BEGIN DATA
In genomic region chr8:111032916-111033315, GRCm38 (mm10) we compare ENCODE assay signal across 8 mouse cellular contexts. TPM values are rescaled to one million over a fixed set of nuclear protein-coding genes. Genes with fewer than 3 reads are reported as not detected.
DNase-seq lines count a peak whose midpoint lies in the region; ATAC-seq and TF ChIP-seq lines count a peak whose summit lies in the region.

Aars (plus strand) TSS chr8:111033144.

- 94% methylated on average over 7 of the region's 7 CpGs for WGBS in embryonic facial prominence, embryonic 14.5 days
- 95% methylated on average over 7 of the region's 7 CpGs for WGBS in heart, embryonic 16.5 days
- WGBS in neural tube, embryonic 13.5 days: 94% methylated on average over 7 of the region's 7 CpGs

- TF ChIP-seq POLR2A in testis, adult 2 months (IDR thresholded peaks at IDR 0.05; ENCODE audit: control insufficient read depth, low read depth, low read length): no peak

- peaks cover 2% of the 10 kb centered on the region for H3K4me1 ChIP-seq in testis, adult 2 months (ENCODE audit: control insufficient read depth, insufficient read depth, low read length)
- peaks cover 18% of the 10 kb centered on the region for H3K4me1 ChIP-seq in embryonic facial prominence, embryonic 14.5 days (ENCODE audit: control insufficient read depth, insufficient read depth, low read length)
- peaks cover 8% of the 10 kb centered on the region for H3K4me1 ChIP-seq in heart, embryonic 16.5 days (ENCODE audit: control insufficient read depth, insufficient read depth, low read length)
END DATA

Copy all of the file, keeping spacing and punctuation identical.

In genomic region chr8:111032916-111033315, GRCm38 (mm10) we compare ENCODE assay signal across 8 mouse cellular contexts. TPM values are rescaled to one million over a fixed set of nuclear protein-coding genes. Genes with fewer than 3 reads are reported as not detected.
DNase-seq lines count a peak whose midpoint lies in the region; ATAC-seq and TF ChIP-seq lines count a peak whose summit lies in the region.

Aars (plus strand) TSS chr8:111033144.

- 94% methylated on average over 7 of the region's 7 CpGs for WGBS in embryonic facial prominence, embryonic 14.5 days
- 95% methylated on average over 7 of the region's 7 CpGs for WGBS in heart, embryonic 16.5 days
- WGBS in neural tube, embryonic 13.5 days: 94% methylated on average over 7 of the region's 7 CpGs

- TF ChIP-seq POLR2A in testis, adult 2 months (IDR thresholded peaks at IDR 0.05; ENCODE audit: control insufficient read depth, low read depth, low read length): no peak

- peaks cover 2% of the 10 kb centered on the region for H3K4me1 ChIP-seq in testis, adult 2 months (ENCODE audit: control insufficient read depth, insufficient read depth, low read length)
- peaks cover 18% of the 10 kb centered on the region for H3K4me1 ChIP-seq in embryonic facial prominence, embryonic 14.5 days (ENCODE audit: control insufficient read depth, insufficient read depth, low read length)
- peaks cover 8% of the 10 kb centered on the region for H3K4me1 ChIP-seq in heart, embryonic 16.5 days (ENCODE audit: control insufficient read depth, insufficient read depth, low read length)